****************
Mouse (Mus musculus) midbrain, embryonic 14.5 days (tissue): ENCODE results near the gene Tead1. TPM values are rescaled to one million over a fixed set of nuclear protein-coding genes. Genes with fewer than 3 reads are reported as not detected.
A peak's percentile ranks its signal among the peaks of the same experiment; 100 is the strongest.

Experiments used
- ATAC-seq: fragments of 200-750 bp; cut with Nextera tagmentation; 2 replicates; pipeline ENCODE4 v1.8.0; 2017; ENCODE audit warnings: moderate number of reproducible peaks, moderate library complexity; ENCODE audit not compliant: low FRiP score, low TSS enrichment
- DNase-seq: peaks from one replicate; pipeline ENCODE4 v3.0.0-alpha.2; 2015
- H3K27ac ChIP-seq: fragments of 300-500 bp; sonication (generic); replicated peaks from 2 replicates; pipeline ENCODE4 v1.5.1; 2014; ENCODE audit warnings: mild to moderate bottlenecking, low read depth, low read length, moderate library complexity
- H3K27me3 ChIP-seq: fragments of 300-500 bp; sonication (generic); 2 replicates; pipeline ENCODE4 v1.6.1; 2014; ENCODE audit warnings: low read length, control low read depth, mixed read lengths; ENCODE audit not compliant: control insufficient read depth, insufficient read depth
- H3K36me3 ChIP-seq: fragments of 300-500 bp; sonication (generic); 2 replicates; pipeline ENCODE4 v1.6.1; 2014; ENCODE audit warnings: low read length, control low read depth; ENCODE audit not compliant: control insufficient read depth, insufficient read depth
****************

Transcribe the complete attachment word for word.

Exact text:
Mouse (Mus musculus) midbrain, embryonic 14.5 days (tissue): ENCODE results near the gene Tead1. TPM values are rescaled to one million over a fixed set of nuclear protein-coding genes. Genes with fewer than 3 reads are reported as not detected.
A peak's percentile ranks its signal among the peaks of the same experiment; 100 is the strongest.

Experiments used
- ATAC-seq: fragments of 200-750 bp; cut with Nextera tagmentation; 2 replicates; pipeline ENCODE4 v1.8.0; 2017; ENCODE audit warnings: moderate number of reproducible peaks, moderate library complexity; ENCODE audit not compliant: low FRiP score, low TSS enrichment
- DNase-seq: peaks from one replicate; pipeline ENCODE4 v3.0.0-alpha.2; 2015
- H3K27ac ChIP-seq: fragments of 300-500 bp; sonication (generic); replicated peaks from 2 replicates; pipeline ENCODE4 v1.5.1; 2014; ENCODE audit warnings: mild to moderate bottlenecking, low read depth, low read length, moderate library complexity
- H3K27me3 ChIP-seq: fragments of 300-500 bp; sonication (generic); 2 replicates; pipeline ENCODE4 v1.6.1; 2014; ENCODE audit warnings: low read length, control low read depth, mixed read lengths; ENCODE audit not compliant: control insufficient read depth, insufficient read depth
- H3K36me3 ChIP-seq: fragments of 300-500 bp; sonication (generic); 2 replicates; pipeline ENCODE4 v1.6.1; 2014; ENCODE audit warnings: low read length, control low read depth; ENCODE audit not compliant: control insufficient read depth, insufficient read depth